Penn State students who are not vaccinated for COVID-19 and those who have not shared with the University that they are fully vaccinated will be required to test weekly for COVID-19 throughout the fall semester, or until they share with the University that they have been fully vaccinated.

Students who fail to test by the weekly deadline will receive an email with a warning that the student will be referred to the Office of Student Conduct and be placed under a registration hold, which prohibits future course registration, if they fail to test within the required time window a second time.

Students who fail to test within the required window a second time during the fall semester will immediately be placed under a registration hold and will be referred to Student Conduct. More information on registration holds is available online.

Students who fail to test a third time within the required window during the semester will immediately be placed on interim suspension. The student’s instructors will be notified of the interim suspension and the student will not be permitted to enter any campus building or participate in any class, activity or program of the University, including Penn State football games. In addition, students living on campus who are placed on interim suspension must vacate their residence hall. The interim suspension will be lifted if the student gets tested; however, the Student Conduct process will continue.

There will be additional accountability for students who continue to disregard their testing obligations after their third instance of noncompliance. At the conclusion of a formal student conduct process, the student may face consequences up to and including immediate suspension from the University.

Additional details about required testing and consequences for noncompliance can be found on the Testing and Support page.

The University’s fall COVID-19 measures are intended to support the well-being of the Penn State community given the current COVID-19 outlook and rising levels of the more virulent Delta variant across the country and in Pennsylvania. This fall semester, students, faculty and staff will be required to follow health and safety measures, including for masking and COVID-19 testing.

Students and employees with a documented need can submit an application for a medical or religious waiver; however, there are rare instances in which an application for an exemption will be granted by the University. Individuals who previously had COVID-19 are not exempt from health measures such as required masking and COVID-19 testing. Review of applications may take up to a week following submission. While requests are being reviewed, students and employees must continue to comply with all University measures.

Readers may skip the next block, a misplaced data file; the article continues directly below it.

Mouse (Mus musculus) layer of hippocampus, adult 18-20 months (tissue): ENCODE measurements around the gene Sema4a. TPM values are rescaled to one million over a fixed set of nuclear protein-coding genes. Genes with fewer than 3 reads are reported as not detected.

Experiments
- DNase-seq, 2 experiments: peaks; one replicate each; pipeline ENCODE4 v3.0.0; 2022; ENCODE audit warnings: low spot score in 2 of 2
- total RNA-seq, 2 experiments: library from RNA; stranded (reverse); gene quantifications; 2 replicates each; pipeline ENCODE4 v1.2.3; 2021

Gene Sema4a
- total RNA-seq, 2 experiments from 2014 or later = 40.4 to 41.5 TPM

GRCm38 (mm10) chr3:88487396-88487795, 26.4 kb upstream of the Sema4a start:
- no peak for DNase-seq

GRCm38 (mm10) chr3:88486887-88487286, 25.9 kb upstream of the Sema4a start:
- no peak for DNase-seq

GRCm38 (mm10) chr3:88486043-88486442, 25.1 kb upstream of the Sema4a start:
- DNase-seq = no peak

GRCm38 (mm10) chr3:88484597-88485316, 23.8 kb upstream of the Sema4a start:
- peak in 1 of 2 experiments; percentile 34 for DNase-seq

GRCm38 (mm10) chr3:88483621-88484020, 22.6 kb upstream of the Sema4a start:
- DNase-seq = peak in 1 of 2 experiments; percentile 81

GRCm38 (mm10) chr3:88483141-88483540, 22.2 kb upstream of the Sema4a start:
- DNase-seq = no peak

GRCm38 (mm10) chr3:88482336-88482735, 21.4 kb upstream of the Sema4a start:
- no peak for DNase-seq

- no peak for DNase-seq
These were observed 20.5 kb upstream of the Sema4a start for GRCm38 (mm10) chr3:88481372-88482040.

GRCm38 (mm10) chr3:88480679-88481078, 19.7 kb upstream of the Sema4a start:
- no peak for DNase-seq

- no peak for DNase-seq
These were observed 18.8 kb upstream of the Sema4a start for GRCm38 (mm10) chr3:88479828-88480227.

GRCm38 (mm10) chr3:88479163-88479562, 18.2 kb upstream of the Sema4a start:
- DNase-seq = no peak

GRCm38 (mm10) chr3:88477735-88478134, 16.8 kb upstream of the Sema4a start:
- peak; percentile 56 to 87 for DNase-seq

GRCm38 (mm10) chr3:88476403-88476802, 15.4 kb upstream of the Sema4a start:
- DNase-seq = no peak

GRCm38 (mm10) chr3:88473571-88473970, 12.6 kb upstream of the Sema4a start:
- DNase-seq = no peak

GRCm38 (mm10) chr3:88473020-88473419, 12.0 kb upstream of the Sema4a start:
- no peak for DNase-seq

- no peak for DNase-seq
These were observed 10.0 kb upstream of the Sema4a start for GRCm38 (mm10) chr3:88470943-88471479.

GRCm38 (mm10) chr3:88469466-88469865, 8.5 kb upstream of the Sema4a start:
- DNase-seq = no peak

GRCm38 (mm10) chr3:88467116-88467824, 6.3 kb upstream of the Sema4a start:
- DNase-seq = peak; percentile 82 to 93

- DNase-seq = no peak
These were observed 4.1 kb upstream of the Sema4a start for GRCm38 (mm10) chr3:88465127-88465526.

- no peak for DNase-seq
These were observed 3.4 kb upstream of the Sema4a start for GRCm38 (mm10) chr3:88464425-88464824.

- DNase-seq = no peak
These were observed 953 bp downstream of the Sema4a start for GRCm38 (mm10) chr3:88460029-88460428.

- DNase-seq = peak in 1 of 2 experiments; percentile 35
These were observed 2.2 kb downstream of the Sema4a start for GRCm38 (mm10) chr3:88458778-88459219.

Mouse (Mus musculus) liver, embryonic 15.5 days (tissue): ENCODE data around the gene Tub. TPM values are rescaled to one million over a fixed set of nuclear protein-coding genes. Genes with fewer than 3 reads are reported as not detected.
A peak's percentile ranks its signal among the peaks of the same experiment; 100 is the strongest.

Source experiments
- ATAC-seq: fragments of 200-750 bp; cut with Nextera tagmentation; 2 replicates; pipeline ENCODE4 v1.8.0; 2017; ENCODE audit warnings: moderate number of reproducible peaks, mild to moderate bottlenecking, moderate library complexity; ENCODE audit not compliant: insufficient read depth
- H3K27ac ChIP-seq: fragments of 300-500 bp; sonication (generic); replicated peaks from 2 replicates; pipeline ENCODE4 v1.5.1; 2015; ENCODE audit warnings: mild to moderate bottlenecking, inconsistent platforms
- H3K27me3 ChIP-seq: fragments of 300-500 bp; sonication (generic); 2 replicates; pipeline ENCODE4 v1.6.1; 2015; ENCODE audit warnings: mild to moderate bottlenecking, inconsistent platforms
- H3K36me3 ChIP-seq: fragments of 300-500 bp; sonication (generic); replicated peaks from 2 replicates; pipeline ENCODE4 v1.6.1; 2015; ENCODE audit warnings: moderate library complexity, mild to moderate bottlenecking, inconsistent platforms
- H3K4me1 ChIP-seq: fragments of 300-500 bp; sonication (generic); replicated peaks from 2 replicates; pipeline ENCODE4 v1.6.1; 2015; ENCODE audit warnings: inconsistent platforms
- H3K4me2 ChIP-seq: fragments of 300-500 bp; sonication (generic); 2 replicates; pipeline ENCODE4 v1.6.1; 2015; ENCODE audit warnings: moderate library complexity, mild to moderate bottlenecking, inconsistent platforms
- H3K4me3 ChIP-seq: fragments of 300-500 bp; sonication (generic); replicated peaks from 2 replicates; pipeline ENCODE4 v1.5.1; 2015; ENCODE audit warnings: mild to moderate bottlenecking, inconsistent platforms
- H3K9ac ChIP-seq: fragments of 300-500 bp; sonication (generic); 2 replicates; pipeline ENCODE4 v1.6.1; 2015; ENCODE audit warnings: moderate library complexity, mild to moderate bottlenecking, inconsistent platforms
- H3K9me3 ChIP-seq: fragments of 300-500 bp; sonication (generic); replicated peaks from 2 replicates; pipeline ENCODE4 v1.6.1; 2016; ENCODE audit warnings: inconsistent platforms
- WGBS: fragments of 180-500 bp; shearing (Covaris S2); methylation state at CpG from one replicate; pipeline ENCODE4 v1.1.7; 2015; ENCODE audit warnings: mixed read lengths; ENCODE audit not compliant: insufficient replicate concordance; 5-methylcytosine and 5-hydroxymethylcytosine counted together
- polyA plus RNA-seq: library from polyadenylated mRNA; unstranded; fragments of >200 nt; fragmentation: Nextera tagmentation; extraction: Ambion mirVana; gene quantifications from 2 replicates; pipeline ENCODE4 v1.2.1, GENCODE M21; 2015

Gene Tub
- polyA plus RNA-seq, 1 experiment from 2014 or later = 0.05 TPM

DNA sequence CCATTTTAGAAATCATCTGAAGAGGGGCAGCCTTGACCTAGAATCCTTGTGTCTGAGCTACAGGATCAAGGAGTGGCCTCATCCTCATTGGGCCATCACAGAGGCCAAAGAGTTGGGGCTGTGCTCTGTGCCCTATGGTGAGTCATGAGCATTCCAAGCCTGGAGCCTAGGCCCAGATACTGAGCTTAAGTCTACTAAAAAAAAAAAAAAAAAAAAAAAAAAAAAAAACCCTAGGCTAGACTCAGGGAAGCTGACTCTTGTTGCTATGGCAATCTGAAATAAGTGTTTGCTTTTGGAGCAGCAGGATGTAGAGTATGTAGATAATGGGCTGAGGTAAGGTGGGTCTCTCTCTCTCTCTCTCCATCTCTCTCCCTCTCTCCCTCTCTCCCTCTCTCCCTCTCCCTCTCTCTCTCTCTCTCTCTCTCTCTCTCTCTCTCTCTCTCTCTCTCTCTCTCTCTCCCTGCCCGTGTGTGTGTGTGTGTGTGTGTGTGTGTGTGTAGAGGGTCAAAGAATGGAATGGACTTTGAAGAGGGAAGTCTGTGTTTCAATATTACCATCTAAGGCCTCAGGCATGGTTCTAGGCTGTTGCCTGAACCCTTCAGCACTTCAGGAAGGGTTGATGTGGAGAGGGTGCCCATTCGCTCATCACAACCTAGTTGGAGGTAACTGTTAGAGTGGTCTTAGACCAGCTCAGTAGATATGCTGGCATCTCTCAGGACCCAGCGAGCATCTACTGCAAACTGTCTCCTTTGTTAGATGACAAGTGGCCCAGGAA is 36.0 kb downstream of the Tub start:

For medical exemptions, students with a documented need can apply for an exemption by contacting Students will be asked to upload supporting documentation provided by their treating medical provider to myUHS. Faculty and staff with a documented medical need can contact Penn State Occupational Medicine to begin the process. For religious exemptions, students and employees can contact the Affirmative Action Office at to request an exemption on religious grounds.

With the University providing a fully in-person experience this fall, most courses will not have a standing remote participation option. 

Students who test positive and need to enter isolation, as well as students who need to quarantine because of a possible exposure to COVID-19, will be encouraged to reach out to their course faculty. While students will be expected to contact their instructors and make every effort to work with the instructor to complete the work and stay on track, faculty are encouraged to work with students to the extent possible, given the challenging circumstances. Additionally, faculty should receive a message from Student Support Services whenever a student must be absent from class to quarantine or isolate. Academic advisers will also be alerted when one of their advisees must miss classes due to quarantine or isolation and students are encouraged to reach out to their advisers for assistance. Student Affairs will be providing support to these students and may be in touch with faculty to assist with the coordination necessary to encourage continued academic progress for these students. For students who are unable to attend class because of quarantine or isolation requirements, faculty have many options for meeting their needs.